Our requirements from a deployment pipeline
Recently, we (ClearTax) started to look for a uniform, standardised deployment pipeline.
We have grown, and we now have applications written in several languages that interact with each other. We didn’t want each product team to reinvent the wheel — we wanted a common infrastructure platform that will take care of most of the problems faced by individual teams, enabling them to focus on the product.
There are a lot of options out there (Ansible! Chef! Jenkins 2!). It’s hard to make a decision when faced with so many options.
I thought it would be useful to first articulate what we actually wanted. This blog post is just about the features we wanted in a deployment pipeline — it’s not exhaustive, and it’s tailored for our needs — but I hope it’s useful for others too. I will explain our final platform choices in a future blog post.
Note: for sake of brevity, this is mostly a bulleted list of points (the outline). Please leave a comment if something is not clear.
Must Have: Fully Automated Deployments
- Deployment to staging should be automatic once you merge in a pull request to master.
- Production deployment should be 1-click (promote current staging to production) or automatable (eg: deploy latest staging to production once a day).
Must Have: Developer Servers
- Developers should be able to provision servers for any branch they are working on. The ability to deploy your current PR to a URL in order to let others play with it, run tests, etc.
- We should be able to do this ourselves, without jumping through hoops or approval requests.
- This should be as friction-free as possible.
Must Have: Immutable Deployments
- All deployments will be immutable.
- Immutable means that once an application is deployed to a server, any change will result in a new server being launched, and the old server being de-provisioned.
- Individual servers are throw-away. There is no local state.
- Deployments are deterministic and predictable.
Must Have: Zero downtime deployment strategy
- Deployment should not incur any downtime.
- Rough process for ensuring this: launch new servers with latest release, wait for servers to be healthy, switchover to new server cluster at load balancer level, gradually de-provision the older servers.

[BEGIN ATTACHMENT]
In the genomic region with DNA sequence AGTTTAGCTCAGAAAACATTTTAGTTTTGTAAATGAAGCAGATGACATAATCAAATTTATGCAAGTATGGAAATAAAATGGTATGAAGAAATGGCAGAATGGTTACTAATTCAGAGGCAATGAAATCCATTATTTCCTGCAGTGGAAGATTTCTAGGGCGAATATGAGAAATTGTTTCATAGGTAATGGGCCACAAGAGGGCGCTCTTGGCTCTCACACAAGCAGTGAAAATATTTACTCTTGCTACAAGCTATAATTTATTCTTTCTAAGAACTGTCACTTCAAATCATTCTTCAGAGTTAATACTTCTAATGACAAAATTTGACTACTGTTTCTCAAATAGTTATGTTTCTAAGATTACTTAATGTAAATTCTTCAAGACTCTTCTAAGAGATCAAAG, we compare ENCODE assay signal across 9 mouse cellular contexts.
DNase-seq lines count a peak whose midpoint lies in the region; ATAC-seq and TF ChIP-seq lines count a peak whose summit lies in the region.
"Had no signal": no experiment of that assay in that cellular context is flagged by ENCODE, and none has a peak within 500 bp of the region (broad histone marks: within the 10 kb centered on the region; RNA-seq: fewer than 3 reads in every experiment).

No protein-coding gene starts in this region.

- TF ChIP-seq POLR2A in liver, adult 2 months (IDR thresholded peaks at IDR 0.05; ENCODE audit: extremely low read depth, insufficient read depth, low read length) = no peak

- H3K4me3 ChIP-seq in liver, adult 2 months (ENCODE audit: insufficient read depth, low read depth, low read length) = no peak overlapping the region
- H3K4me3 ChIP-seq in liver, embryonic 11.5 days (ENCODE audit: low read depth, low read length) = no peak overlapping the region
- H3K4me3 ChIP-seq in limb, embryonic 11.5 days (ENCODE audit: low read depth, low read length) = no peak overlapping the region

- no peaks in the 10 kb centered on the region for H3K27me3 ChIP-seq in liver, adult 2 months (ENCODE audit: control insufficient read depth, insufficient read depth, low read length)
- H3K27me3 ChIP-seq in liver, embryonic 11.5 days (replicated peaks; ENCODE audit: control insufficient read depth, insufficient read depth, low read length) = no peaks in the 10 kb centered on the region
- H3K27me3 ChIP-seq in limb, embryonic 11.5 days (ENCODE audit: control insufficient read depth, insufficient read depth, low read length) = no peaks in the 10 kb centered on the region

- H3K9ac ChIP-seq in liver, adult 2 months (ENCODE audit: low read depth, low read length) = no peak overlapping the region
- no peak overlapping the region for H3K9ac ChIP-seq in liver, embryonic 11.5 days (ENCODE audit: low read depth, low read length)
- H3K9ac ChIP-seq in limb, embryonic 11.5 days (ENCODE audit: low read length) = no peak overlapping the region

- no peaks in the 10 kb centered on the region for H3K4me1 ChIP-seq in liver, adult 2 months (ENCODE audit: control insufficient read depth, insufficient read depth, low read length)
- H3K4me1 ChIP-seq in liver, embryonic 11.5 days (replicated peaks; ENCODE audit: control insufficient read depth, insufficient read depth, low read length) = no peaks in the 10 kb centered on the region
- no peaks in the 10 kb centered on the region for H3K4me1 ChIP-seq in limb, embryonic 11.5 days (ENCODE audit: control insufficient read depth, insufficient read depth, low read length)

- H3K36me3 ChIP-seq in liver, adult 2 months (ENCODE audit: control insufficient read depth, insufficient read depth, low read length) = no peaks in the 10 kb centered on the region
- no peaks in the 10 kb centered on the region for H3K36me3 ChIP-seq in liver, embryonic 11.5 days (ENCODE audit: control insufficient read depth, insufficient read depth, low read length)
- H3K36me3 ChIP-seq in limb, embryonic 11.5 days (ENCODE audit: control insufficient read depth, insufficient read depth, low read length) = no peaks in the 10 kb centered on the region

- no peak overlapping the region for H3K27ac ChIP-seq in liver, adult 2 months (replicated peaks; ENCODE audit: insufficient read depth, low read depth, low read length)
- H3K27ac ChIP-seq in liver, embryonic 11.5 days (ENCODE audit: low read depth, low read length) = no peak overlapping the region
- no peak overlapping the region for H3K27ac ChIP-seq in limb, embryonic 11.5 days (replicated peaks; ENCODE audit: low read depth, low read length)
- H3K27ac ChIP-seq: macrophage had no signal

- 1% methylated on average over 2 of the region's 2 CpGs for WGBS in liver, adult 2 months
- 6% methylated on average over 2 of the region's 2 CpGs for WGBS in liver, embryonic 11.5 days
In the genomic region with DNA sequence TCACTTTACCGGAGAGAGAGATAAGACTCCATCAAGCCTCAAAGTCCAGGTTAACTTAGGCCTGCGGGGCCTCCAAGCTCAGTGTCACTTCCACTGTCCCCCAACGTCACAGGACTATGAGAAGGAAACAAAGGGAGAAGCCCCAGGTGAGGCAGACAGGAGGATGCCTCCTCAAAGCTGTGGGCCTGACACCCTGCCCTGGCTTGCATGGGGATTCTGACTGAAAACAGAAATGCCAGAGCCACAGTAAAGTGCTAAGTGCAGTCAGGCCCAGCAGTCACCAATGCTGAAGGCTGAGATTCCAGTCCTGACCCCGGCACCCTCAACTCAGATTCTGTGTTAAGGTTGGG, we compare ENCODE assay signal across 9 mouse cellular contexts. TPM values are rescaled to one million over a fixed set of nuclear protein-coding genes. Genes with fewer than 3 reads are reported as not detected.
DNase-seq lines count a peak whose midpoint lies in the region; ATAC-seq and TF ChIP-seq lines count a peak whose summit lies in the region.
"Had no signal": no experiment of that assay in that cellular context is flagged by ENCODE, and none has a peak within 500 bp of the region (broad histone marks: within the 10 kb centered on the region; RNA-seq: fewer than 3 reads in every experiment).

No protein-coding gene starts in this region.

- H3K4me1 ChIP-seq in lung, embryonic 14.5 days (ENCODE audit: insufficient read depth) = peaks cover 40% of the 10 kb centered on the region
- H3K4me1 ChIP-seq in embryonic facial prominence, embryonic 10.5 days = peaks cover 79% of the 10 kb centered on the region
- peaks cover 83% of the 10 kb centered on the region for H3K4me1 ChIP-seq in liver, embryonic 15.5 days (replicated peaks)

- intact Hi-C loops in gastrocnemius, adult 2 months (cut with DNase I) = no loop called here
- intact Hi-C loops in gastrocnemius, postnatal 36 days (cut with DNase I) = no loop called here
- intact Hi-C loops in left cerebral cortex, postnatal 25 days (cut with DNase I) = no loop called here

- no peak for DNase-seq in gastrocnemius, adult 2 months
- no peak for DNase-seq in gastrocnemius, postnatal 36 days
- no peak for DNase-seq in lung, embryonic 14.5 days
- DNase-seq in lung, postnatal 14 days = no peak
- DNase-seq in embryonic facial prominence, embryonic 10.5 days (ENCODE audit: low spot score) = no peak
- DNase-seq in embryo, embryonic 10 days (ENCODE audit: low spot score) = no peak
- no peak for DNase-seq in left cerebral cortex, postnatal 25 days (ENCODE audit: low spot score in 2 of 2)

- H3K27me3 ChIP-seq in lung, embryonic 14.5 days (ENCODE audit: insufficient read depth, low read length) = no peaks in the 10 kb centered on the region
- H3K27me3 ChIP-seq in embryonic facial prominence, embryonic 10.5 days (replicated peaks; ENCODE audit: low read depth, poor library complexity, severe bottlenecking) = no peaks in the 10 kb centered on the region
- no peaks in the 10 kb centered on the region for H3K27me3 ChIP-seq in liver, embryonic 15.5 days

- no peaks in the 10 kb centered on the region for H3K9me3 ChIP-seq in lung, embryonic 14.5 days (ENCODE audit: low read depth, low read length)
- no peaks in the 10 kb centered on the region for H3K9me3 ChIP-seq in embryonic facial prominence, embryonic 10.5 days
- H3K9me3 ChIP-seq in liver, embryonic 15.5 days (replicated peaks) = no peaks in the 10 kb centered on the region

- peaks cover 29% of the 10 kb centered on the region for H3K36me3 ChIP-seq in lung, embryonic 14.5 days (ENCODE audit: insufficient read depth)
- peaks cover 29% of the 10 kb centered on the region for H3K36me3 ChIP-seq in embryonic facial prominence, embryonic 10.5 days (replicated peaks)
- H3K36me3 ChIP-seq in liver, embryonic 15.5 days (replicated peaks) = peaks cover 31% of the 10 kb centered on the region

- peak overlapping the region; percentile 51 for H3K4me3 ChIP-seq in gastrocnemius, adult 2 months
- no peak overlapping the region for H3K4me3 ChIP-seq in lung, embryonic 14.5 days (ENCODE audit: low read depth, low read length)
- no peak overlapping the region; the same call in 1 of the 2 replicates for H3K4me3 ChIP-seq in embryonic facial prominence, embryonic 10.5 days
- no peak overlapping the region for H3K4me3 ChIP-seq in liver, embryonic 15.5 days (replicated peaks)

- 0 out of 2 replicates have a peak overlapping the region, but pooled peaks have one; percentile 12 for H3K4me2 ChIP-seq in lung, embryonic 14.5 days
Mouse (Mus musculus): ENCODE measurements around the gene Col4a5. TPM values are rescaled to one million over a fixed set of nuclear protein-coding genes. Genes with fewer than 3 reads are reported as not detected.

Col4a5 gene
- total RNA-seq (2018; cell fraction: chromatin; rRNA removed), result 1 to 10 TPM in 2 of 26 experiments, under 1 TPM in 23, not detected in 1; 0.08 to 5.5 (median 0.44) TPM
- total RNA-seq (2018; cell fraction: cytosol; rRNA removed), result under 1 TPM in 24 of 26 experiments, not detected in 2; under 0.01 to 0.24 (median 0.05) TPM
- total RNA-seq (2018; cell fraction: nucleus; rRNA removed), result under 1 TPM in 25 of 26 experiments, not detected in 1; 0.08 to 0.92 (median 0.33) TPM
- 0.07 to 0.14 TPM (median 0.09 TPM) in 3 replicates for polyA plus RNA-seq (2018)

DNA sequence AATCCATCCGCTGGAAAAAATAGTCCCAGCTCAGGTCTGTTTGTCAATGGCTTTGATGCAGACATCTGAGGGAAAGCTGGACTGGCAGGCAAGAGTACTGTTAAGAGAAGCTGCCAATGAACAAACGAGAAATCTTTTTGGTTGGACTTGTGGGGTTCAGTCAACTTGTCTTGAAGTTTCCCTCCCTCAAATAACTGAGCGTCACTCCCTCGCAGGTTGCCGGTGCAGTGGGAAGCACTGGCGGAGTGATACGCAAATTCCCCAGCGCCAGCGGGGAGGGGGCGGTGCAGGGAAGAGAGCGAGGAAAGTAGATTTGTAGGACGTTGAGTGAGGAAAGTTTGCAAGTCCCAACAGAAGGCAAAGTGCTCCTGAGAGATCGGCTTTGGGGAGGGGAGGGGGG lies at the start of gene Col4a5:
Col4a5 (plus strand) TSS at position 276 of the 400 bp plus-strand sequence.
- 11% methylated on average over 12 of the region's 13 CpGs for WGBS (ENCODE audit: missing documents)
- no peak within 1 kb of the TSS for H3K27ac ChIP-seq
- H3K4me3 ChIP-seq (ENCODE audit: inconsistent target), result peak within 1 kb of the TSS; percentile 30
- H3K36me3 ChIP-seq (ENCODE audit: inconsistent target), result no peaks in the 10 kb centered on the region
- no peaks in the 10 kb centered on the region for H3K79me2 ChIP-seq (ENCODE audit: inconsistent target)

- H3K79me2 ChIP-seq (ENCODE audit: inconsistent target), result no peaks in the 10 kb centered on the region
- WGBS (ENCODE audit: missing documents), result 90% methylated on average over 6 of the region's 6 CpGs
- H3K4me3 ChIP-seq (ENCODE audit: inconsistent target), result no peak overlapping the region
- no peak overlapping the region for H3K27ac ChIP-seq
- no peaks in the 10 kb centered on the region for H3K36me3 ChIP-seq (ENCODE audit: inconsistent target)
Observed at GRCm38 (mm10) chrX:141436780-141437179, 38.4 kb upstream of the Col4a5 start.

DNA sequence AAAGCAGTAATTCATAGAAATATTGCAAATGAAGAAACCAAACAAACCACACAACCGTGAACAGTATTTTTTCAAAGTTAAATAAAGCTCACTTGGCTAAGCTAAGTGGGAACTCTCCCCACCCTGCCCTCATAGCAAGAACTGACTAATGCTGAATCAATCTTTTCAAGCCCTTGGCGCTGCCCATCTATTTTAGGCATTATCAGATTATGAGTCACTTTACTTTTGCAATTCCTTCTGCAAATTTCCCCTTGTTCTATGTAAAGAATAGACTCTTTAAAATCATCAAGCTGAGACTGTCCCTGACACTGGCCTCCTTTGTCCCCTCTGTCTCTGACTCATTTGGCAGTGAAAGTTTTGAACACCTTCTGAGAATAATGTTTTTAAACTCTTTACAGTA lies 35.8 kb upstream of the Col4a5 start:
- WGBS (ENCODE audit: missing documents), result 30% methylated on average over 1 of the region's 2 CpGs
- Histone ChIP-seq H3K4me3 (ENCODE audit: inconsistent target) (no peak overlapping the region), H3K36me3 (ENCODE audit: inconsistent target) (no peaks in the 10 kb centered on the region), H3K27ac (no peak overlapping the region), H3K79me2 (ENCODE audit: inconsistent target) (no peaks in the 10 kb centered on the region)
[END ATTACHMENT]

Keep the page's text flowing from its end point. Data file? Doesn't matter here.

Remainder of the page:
- Use blue-green style deployments for critical services, and where ability to roll-back quickly is crucial.
Must Have: Audit Trails
- Ability to see when deployments happened, who triggered a deployment, etc.
- Traceability is a must in case of any issues we run into.
Must Have: Easy to use, self-service nature
- You should not need to learn new syntax or new markup languages in order to deploy your branch to a URL.
- The deployment tool should have a UI (CUI or GUI) that is intuitive to use, and does not require learning arcane incantations.
- This is a requirement as we want everyone to be as self-sufficient as possible.
Must Have: ‘Platform’ layer that takes care of shared requirements
- New applications have all the basic requirements available by default: log aggregation, monitoring, alerting, etc.
- Default configuration of firewalls, security groups, etc made available to each new application.
Good To Have: Credential Management
- Code should never have credentials committed to it.
- The deployment pipeline should take care of giving credentials for the current environment (staging, production, etc) to the running application automatically.
- Credentials should not be in plain text, and not accessible to the developers.
Good To Have: Managing ‘Static’ Resources
- Ability to manage resources such as databases, load balancers, network configurations (i.e., AWS VPC settings, AWS Subnet Groups, etc) within the deployment pipeline itself.
- Self-service tools for provisioning new resources like this.
Good to Have: Windows Support
- Some of our applications and services are written in .NET.
- Need for using the same pipeline for deploying a service to either Windows or Linux.
Good to Have: Ability to deploy non-web services
- Not just HTTP: We need the ability to deploy queue consumers, background workers, other daemons, etc.
- Have the same level of monitoring, log aggregation, alerting, etc available to non-HTTP services.
Good to Have: Speedy deployments
- Deployments should be fast, and easy to do.
- It should not take too long for new code to be live. Avoid wasting time waiting for deployment to occur.
Next blog post (which I should get around to writing soon!) should talk about the different tools we evaluated, and what we ended up using.
Suggestions, thoughts? Please leave a comment.
I’m currently setting up a infrastructure / site reliability team for ClearTax. Please let me know if you’re interested! You can email me at email@example.com